Washer Woes

Our Washing machine died 2 days before we left for Burlington (resulting in my first visit to a laundromat in well over 15 years.) The repairman told us that the drum had broken and, since our machine was over 20 years old, even if we could find a replacement drum for it (unlikely) it would cost us several hundred dollars to have it replaced. The more logical solution (of course) was to buy a new washer. The wonder-hubby, Jeffrey, went shopping, found and purchased a washer, and scheduled its delivery for the first available date: today. So our little vacation was extended by a day, to await the arrival of our new appliance.

It will come as no shock that, despite requesting a morning delivery, we got a call at 1:00 telling us the delivery time would be between 3:00 and 6:00.

I’ll wait as you all gasp in surprise at this unpredictable occurrence of events.

At approximately 3:45pm, the delivery men arrived. We held our breath as they maneuvered the new washer in and down a narrow hallway and flight of stairs to our basement, then hauled the old one up and out of the house.

Then we began the “can we hook the new washer up to the pre-existing drainage system” dance, which lasted about 45 minutes. Eventually, with some creative clamping, they married the new system to the old and, after a few test drains, declared the new washer up and running.

We’re on our second load (of laundry, you pervs!) and so far, so good.

We have become so acclimated to our first world, modern conveniences, being without one of them, for barely a week, seems like torture.

I know how fortunate we are, and how privileged we are compared to the majority of the world, to have so many convenient appliances, and the ability to replace one, quickly, without it hurting us (too much) financially.

Still, it’s a relief to be able to launder my knickers at home again. ( It would be different if we had a laundromat like that found in the movie “My Beautiful Laundrette.” )

8 thoughts on “Washer Woes

  1. Oh we are spoiled with modern conveniences, that’s for sure. I can still remember my Mother with her wringer washer. She never did get a regular automatic washer, she loved the laundromat.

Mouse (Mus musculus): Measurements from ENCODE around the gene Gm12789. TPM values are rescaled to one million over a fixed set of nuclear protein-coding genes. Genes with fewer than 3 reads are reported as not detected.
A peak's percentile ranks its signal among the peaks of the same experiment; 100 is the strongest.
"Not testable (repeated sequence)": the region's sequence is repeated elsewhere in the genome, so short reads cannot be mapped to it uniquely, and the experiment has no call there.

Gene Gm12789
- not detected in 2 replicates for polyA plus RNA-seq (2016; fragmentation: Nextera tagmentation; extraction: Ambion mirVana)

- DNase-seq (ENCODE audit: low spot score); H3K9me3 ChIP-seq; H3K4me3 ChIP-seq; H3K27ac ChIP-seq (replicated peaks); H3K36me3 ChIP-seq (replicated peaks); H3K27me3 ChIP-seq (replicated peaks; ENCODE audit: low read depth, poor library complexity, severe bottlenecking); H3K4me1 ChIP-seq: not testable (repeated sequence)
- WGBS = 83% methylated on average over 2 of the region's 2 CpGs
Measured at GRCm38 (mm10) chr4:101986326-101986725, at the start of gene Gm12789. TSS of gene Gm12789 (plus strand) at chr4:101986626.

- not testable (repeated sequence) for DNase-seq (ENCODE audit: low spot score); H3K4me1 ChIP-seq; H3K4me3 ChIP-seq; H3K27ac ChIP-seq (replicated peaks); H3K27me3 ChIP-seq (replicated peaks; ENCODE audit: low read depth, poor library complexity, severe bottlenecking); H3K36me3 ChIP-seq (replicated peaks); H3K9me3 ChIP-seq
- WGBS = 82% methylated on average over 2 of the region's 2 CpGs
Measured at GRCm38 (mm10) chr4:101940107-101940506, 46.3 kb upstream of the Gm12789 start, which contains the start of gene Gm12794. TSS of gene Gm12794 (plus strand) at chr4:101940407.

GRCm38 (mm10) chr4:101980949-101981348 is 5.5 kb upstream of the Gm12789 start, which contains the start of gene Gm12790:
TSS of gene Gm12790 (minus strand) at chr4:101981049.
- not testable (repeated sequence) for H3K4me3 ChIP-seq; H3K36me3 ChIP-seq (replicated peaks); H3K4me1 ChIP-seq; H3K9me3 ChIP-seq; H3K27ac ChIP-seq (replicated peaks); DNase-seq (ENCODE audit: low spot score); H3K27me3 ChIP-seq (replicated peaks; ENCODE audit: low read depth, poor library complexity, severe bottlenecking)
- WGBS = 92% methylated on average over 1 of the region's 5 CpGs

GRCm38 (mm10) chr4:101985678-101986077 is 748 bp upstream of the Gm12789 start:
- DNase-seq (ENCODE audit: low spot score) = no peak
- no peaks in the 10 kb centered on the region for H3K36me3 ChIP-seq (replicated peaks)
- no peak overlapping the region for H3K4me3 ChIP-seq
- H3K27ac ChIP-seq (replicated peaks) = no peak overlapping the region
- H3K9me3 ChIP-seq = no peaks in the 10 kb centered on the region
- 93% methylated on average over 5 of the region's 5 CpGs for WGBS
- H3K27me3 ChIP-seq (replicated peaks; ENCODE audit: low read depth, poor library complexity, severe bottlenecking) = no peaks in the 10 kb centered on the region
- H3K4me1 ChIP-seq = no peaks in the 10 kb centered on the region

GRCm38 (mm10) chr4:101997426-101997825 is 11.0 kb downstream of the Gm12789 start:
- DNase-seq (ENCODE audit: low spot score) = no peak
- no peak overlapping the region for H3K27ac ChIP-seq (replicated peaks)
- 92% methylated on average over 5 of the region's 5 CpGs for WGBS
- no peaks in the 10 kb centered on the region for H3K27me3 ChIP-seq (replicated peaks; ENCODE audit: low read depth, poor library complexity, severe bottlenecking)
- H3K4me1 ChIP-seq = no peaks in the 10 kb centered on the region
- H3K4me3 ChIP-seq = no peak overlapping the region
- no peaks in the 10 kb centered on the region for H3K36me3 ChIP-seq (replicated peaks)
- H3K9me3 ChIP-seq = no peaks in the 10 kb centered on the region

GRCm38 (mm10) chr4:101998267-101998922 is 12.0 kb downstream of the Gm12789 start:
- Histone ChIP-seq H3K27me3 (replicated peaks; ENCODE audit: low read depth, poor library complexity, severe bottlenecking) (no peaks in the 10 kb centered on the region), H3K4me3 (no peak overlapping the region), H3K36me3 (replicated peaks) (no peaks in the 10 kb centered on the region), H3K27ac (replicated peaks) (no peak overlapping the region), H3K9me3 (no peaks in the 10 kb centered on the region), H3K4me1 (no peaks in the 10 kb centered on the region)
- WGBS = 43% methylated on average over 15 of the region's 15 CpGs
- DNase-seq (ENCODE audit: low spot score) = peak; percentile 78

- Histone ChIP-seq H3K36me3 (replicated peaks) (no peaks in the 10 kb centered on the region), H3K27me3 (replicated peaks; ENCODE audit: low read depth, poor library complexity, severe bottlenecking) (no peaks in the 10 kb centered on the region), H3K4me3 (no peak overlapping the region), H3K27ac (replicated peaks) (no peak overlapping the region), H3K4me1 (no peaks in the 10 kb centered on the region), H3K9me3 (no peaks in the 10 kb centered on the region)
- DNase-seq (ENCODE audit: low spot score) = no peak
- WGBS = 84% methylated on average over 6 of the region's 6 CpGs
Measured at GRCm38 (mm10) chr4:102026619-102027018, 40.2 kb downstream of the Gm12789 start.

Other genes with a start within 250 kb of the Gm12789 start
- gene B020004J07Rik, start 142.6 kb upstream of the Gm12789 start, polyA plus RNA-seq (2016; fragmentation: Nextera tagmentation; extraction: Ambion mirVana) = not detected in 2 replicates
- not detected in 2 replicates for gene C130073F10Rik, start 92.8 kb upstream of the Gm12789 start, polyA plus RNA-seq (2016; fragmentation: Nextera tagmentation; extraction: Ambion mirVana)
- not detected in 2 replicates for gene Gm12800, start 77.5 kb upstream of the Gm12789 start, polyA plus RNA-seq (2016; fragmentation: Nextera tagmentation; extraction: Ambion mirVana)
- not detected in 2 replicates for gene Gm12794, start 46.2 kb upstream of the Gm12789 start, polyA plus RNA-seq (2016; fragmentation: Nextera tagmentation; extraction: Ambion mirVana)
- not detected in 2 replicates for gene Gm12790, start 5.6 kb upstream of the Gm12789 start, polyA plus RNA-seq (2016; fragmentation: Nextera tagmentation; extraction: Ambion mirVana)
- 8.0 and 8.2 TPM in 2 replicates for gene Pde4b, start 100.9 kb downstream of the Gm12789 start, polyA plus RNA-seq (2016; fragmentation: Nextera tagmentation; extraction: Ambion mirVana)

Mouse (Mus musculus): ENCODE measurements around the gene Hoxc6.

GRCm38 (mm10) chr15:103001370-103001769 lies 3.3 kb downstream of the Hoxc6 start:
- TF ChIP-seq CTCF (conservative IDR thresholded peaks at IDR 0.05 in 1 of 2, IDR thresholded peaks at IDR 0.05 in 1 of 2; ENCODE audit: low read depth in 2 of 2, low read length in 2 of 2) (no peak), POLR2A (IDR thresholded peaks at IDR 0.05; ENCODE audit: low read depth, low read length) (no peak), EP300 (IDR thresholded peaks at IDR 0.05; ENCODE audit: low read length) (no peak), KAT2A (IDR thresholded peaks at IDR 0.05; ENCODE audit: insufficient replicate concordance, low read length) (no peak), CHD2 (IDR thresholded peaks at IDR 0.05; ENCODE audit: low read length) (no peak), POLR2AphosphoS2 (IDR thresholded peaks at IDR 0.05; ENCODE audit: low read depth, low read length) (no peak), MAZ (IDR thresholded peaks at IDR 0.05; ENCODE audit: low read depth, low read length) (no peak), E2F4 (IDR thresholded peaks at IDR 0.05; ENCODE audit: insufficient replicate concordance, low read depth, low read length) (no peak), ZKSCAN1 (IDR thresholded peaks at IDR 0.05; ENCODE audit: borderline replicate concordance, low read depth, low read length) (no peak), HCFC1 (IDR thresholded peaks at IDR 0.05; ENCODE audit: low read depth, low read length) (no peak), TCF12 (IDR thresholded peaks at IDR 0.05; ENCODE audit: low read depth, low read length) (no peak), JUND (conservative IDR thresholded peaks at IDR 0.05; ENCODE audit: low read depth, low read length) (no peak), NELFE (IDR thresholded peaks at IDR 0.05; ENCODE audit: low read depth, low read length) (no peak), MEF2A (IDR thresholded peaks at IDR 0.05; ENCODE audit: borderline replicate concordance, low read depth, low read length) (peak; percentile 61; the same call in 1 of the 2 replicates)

• Sounds like my paternal grandmother. She loved going to the “launderette” as she called it. Finally got a washer and dryer when she was very old. I think my uncle bought them for her. She had plenty of money, but was loathe to spend it on frivolities. Though she probably spent way more money on coin operated washers and dryers than she would have with home appliances. Typical of my grandmother, though.


  2. I know what you mean about appreciating modern conveniences. When I was in Peru this summer we couldn’t drink the tap water, something I simply take for granted. When I returned home, it was so amazing to do something as simple as brush my teeth without fear of accidentally running my toothbrush under the sink.


  3. The laundromat in my ‘hood can be a scary place. It’s had a murder by a cop behind the building. It’s also a haven for homeless people, and we were ground zero for the hepatitis outbreak last year.


  4. Oh yeah, washer woes. I’m familiar. We’re currently using a cheap second-hand washer that likes to walk across the floor every time it spins. Our dryer is in the shop, for the second time, because the guys didn’t fix it the first time. It worked at the shop, but when we got it home it still wouldn’t tumble. It’s old, performed wonderfully in our household when we had anywhere from just two to fifteen people in residence. (Long story. Very long story.) So it owes us nothing. If it can’t be fixed for under $100 we’ll get another.


  5. “We have become so acclimated to our first world, modern conveniences, being without one of them, for barely a week, seems like torture.”

    I know how you feel! We’ve been without a dishwasher for a week and I’m amazed at how much time it takes to wash them by hand. I’m ecstatic our dishwasher will be fixed tomorrow!


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